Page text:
A Missouri appeals court refused to toss out a $4.7 billion jury verdict against
In a unanimous 83-page opinion issued Tuesday, a three-judge panel said
While the judges upheld $500 million in actual damages awarded to the women, they cut the punitive damages to about $1.6 billion from about $4 billion. That brought the total down to $2.1 billion. J&J, which denies its talc powder is tainted with asbestos, plans to appeal the court’s decision.
“We continue to believe this was a fundamentally flawed trial, grounded in a faulty presentation of the facts, and will pursue further review of this case by the Supreme Court of Missouri,” Kim Montagnino, a J&J spokeswoman, said in an emailed statement.
The women blamed their ovarian cancers on use of asbestos-laced talc powder. Jurors awarded each woman $25 million in compensatory damages. The panel then added more than $4 billion in punitive damages. The award was the sixth largest in U.S. legal history.
J&J -- which
The New Brunswick, New Jersey-based company has lost other cases at trial, with juries across the U.S. ordering it to pay hundreds of millions of dollars in damages. Judges slashed some of those awards while others have been thrown out or are on appeal. J&J also has
In upholding some of the punitive award, the appeals court judges said they found “significant reprehensibility” in J&J’s handling of the issue of asbestos in its baby powder.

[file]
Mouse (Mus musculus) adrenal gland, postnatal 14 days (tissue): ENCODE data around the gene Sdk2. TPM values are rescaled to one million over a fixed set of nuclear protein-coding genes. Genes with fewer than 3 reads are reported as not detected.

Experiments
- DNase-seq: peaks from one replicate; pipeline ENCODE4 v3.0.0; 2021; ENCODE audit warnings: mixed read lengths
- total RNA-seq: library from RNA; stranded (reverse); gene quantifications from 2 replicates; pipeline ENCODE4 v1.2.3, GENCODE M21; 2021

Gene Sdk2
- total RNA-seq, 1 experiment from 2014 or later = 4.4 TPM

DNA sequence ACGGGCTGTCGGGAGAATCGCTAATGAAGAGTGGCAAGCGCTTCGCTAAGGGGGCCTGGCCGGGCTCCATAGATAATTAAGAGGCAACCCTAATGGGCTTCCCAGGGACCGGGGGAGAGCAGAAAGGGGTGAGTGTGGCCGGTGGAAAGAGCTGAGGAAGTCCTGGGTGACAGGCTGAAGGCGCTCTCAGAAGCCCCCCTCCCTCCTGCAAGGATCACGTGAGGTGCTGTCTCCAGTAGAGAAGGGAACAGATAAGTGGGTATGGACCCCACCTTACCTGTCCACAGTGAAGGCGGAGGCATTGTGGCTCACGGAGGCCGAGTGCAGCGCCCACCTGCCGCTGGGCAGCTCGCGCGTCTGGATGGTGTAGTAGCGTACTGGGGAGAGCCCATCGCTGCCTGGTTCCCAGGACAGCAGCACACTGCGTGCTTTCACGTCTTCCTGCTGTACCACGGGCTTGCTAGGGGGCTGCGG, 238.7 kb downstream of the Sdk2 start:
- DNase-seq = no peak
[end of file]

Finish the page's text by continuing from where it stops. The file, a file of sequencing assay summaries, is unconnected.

The bad conduct cited by the court included J&J avoiding “adopting more accurate measures for detecting asbestos,” discussing the asbestos risk of the powder in internal memos and refusing until recently to replace talc in its baby powder with cornstarch, which doesn’t pose a cancer risk.
The plaintiffs contend J&J knew from the
J&J also argued the vast majority of the 22 women whose claims were combined in the case weren’t Missouri residents and shouldn’t have been able to sue in the state.
The appeals court knocked out the awards for two women who were from out of state. But the judges rejected the company’s argument for 15 other plaintiffs, saying they had a legitimate basis for suing in Missouri because they used a talc-based powder called Shimmer -- produced for J&J by a company based in Union, Missouri. Union is located about 50 miles east of St. Louis.
Several other talc verdicts won by out-of-state plaintiffs in Missouri have been
Tuesday’s Missouri ruling may bring more talc cases back to St. Louis courts -- known to be more plaintiff-friendly than other venues, said
“As long as they can show they used that specific type of powder, then out-of-staters are welcome to bring their suits in St. Louis,” Tobias said. “If the
The case is: Ingham v. J&J, ED-107476, Missouri Court of Appeals for the Eastern District (St. Louis).
(Updates with comment from plaintiffs’ lawyer.)
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